What is a Flare?


Just what is a “flare”? Medically speaking the term is not recognized as a medical condition because a set of guaranteed symptoms cannot be assigned to the term.  “Flare” is the name that patients refer to as an exacerbation of symptoms that one normally may experience from time to time as a set of symptoms associated with illness, but magnified. To put it simply, flare means to break out or intensify rapidly per the Merriam Webster Dictionary. Because autoimmune disease patients have adopted this terminology many medical doctors recognize the term, “flare” as being a rapid intensifying of symptoms associated with a chronic disease.

There is much debate among patients with autoimmune disease as to what constitutes a “flare” which is why I would encourage you when communicating with your doctor to explain your symptoms during a flare vs. saying, “I am in a flare”. Using myself as an example, I have several autoimmune diseases and they don’t all flare the same. Flares vary in duration. The symptoms experienced during a flare of one disease may be different from another and if more than one disease is flaring at a time well then that gets down right confusing to me much less the physician! I have also noticed when comparing my flare symptoms to other patients with the same disorder there are some similarities but there are also significant differences too.

Remember, when communicating with your doctor about a flare:

  • Be specific about symptoms
  • Describe how you are feeling
  • Tell the doctor when the flare started and how long it lasted
  • Be sure to relay what interventions you tried that failed or helped

Most of the time, a seasoned Rheumatologist will ask you specific questions to collect the information needed about your flare. Please know that the doctor isn’t doing this to be difficult. Even with my nursing background, I remember seeing my Rheumatologist on a flare day and I rolled my eyes with an exasperated sigh of frustration when he asked, “What do you mean you are in a flare?” In my head, as a patient I was thinking, What? You’re the doctor and you don’t know what a flare is? Well of course the doctor knows what a flare is, but he didn’t know what a flare was to me vs the five patients he saw before me! 🙂

What causes flares? There is a lot of speculation about that too. Patients have identified changes in the weather, other illness, hormone shifts, stress, diet, activity level, and sometimes plain old bad luck.  Since researchers have yet to identify the actual cause of many of the autoimmune diseases out there it is no wonder physiciansknow little about what can precipitate a flare other than what patients have told them. Your own body is the best predictor of what may trigger your flare. You might consider keeping a flare journal to share with your doctor and see if a pattern emerges by documenting:

  • Date of onset
  • Does the date of onset correspond with cyclical events (menstrual or ovulation cycles, recurring deadlines, stressors)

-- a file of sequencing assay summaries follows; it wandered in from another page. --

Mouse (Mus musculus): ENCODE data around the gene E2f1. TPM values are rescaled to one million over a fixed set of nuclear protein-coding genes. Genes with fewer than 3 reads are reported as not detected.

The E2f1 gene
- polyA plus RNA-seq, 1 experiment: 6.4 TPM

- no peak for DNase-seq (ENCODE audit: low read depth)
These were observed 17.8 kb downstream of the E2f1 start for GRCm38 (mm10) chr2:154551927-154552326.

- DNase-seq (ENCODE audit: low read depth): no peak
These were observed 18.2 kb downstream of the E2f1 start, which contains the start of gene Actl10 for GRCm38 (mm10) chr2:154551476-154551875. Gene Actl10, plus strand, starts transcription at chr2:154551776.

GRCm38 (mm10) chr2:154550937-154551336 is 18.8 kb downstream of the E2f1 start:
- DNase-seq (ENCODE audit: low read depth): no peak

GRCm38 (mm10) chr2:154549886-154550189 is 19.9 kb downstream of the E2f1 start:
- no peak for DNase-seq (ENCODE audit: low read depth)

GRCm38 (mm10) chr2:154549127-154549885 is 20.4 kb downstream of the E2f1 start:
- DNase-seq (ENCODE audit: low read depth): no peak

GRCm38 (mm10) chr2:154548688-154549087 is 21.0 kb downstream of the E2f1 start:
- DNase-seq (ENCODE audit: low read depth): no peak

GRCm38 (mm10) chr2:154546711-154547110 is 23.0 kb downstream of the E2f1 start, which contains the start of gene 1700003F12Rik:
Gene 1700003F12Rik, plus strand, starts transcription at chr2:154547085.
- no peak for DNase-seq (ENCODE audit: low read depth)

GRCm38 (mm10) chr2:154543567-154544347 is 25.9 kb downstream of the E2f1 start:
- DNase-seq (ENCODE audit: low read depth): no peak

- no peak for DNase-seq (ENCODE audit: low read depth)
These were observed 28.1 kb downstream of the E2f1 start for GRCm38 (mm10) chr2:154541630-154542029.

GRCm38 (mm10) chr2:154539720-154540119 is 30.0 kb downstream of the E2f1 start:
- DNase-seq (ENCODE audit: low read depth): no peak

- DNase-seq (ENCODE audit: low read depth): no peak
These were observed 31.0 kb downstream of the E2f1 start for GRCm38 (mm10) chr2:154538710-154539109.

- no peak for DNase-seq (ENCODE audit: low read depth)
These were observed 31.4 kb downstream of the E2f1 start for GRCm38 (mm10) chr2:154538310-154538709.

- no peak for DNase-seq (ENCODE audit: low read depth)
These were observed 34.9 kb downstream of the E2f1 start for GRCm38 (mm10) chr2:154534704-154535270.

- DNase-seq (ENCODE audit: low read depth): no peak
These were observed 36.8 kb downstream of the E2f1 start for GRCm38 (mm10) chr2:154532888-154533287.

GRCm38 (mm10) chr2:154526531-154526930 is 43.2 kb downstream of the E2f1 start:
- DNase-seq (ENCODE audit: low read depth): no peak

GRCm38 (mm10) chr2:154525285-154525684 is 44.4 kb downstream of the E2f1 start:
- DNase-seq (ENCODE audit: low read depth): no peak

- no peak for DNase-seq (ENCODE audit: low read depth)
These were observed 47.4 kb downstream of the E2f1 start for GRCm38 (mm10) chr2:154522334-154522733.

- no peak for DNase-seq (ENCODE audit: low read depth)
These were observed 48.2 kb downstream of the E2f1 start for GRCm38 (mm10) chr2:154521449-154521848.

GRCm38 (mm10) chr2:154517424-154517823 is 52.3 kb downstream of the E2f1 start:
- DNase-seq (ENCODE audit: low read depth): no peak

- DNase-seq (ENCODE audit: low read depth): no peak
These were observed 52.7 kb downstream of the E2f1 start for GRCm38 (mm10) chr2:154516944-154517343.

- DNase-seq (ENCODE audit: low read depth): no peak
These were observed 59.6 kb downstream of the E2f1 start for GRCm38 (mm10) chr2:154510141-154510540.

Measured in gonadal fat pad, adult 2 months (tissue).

• Activity a few days prior to flare – Active? Inactive?
  • Weather before/during/end of flare
  • Deviation from your normal diet – A friend of mine has IC (interstitial cystitis) which affects the bladder and she can usually trace a flare back to something she ingested out of her norm like something she ate at a gathering that she didn’t prepare, etc.
  • Symptoms – how did they start, what was happening at the worse part of the flare, how did it abate?
  • Duration of the flare
  • Date it ended
  • Interventions that failed
  • Interventions that worked
  • Observations made

In searching for patterns to my flares, it has been my observation as my disease has progressed that I cannot have several days of outings in a row anymore. I’m just coming out of a bad flare that involved three of my autoimmune diseases that lasted 10 days. The flare was precipitated by scheduling back to back trips out of town to see doctors in an attempt to get the visits done. The flare was sealed by two snow/ice events a matter of days apart. I suspected in the past that busts of activity prior to a flare might be one of my culprits, but now I’m certain. Armed with this knowledge, I can make sure that I incorporate a 24 hour rest period between outings. Yes it is inconvenient and people don’t get it, but it is what it is. I won’t go through ten days of hell again if I can prevent it!

My prayer would be that cures could be developed  for autoimmune disease so that no one would ever have to endure the insidious, life-stealing pain of a flare again. This is meant to be a practical advisory for speaking to your doctor about flares and about helping you to identify patterns to your flares. With that said, know that sometimes there just is no rhyme or reason to flares and sometimes our healthcare providers fail to listen to us because they become desensitized after hearing about it over and over again. Sadly no one but the sufferer of a flare really knows what it feels like. I would encourage you not to give up, seek a healthcare provider who will listen, and never self blame.

If you’d like specific information about how to endure a flare, the Arthritis Foundation has an excellent short article with practical advice at this link http://www.arthritistoday.org/about-arthritis/types-of-arthritis/rheumatoid-arthritis/what-to-expect/flares/rheumatoid-arthritis-flare.php.



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